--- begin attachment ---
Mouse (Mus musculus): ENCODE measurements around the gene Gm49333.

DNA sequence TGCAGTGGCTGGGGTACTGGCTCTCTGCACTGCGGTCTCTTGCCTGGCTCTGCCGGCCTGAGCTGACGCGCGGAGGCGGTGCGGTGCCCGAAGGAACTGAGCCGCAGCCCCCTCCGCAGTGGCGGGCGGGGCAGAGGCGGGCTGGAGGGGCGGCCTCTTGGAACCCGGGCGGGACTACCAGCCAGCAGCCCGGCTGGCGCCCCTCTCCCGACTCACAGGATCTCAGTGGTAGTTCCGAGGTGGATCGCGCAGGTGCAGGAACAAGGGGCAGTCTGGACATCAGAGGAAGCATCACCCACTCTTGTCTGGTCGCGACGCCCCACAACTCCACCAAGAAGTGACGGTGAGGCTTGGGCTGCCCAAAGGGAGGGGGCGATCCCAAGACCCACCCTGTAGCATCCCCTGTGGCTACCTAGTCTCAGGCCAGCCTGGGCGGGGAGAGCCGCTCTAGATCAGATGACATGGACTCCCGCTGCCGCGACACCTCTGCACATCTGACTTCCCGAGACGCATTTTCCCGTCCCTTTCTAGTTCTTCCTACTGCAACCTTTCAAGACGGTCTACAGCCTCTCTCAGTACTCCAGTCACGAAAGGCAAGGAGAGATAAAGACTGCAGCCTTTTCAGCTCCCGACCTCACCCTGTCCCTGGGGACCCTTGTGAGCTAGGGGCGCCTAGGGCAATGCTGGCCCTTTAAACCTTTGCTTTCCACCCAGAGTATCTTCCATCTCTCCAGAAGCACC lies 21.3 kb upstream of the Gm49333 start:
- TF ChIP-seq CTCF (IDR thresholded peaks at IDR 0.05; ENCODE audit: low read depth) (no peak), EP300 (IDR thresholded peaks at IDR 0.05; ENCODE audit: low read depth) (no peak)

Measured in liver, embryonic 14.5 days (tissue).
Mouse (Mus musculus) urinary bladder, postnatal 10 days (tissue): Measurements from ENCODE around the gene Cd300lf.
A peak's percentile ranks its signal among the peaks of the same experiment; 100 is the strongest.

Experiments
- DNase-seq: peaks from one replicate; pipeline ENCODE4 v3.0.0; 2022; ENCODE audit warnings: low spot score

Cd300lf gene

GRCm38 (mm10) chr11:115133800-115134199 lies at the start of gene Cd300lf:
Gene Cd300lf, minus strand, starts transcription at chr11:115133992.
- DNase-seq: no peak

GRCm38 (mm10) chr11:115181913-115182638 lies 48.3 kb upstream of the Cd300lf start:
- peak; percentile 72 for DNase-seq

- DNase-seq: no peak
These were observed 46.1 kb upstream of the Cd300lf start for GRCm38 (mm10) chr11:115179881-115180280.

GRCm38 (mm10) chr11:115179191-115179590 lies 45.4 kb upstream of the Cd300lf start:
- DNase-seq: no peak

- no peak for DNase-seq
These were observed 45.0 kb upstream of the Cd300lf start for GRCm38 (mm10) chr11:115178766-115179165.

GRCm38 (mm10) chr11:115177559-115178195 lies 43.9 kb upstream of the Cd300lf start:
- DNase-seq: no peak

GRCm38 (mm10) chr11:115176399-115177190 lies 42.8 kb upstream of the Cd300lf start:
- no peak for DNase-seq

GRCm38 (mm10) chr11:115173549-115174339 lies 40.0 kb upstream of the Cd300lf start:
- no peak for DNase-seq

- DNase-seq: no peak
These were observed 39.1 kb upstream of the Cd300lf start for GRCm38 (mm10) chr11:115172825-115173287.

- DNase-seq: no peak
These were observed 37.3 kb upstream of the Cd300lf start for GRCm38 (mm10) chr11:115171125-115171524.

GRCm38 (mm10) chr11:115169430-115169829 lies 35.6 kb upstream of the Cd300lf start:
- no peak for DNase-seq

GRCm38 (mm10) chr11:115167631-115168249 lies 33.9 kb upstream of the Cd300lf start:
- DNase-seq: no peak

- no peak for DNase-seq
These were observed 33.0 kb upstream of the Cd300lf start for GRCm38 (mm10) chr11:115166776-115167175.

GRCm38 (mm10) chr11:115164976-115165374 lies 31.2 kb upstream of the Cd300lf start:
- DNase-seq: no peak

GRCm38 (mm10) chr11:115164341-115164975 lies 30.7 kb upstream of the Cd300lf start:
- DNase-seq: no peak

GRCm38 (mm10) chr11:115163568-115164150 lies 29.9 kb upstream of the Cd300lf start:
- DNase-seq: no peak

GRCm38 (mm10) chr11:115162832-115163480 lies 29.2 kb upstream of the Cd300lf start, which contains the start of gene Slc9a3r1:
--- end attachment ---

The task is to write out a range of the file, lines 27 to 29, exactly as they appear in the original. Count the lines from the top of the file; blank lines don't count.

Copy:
- DNase-seq: no peak
These were observed 39.1 kb upstream of the Cd300lf start for GRCm38 (mm10) chr11:115172825-115173287.

- DNase-seq: no peak